Trauma exposure can add a psychological barrier to the many logistic and administrative challenges of accessing care and treatment within a complex health care system. Therefore, communication is crucial across transitions of care such as emergency department or hospital admissions and discharges as well as outpatient referrals. Clinical discussion between members of a health care team in advance of a referral visit may improve patient follow-up in many ways, not least by limiting the possibility of being triggered, or retraumatized, by being asked a full history that includes trauma exposures. Warm handovers provide the clinician with an opportunity to share pertinent patient history with a colleague in a way that can add critical meaning in care management. Crucial issues about whether, how, when, and where trauma histories are obtained and documented in the electronic health record need thoughtful consideration and policy development. For physicians to feel comfortable expanding scope of engagement in trauma-informed inquiry, guidelines for documentation should be clear and consistent throughout the continuum of care.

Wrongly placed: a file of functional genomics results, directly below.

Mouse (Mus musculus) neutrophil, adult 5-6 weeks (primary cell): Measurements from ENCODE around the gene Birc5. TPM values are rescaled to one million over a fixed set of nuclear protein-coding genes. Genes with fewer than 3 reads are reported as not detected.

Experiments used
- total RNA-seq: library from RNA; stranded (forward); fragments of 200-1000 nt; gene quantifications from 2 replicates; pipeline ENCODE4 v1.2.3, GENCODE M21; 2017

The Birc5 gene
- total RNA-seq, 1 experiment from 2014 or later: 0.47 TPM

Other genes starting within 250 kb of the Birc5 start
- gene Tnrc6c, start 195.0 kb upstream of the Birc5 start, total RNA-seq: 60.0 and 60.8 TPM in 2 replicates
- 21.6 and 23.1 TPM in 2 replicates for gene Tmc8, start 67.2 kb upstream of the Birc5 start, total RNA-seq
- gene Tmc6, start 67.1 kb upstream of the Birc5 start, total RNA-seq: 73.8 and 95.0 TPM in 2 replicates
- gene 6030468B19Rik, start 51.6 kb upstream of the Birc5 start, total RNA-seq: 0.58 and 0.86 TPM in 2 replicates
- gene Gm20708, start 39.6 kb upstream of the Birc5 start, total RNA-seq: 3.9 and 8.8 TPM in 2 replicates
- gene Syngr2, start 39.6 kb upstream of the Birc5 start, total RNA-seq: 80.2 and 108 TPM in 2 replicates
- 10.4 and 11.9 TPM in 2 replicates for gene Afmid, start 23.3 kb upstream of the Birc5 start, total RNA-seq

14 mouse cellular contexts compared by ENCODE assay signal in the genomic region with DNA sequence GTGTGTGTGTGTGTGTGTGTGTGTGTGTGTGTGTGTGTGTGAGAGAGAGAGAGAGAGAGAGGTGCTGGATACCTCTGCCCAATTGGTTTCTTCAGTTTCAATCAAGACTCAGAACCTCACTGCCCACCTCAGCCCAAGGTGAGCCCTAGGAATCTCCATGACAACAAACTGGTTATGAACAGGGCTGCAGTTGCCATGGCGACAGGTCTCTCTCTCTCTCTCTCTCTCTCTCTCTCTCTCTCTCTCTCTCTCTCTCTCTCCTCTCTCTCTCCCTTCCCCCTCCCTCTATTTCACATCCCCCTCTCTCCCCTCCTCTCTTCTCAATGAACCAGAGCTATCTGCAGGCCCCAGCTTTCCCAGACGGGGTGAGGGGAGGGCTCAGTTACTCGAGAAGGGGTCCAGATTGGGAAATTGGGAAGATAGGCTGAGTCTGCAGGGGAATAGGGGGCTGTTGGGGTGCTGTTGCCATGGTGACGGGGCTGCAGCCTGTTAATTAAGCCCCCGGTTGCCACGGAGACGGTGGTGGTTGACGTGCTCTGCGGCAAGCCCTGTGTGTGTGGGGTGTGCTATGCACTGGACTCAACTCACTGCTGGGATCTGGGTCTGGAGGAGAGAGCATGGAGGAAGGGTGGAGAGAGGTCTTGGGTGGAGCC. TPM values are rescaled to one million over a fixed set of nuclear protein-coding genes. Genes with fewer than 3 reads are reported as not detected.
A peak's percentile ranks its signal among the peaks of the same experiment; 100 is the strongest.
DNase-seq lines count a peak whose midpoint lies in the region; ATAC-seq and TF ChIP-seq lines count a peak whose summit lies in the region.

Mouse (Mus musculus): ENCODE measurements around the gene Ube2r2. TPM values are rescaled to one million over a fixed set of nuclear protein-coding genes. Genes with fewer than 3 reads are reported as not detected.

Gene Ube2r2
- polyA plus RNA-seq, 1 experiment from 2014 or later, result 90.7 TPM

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CONCLUSION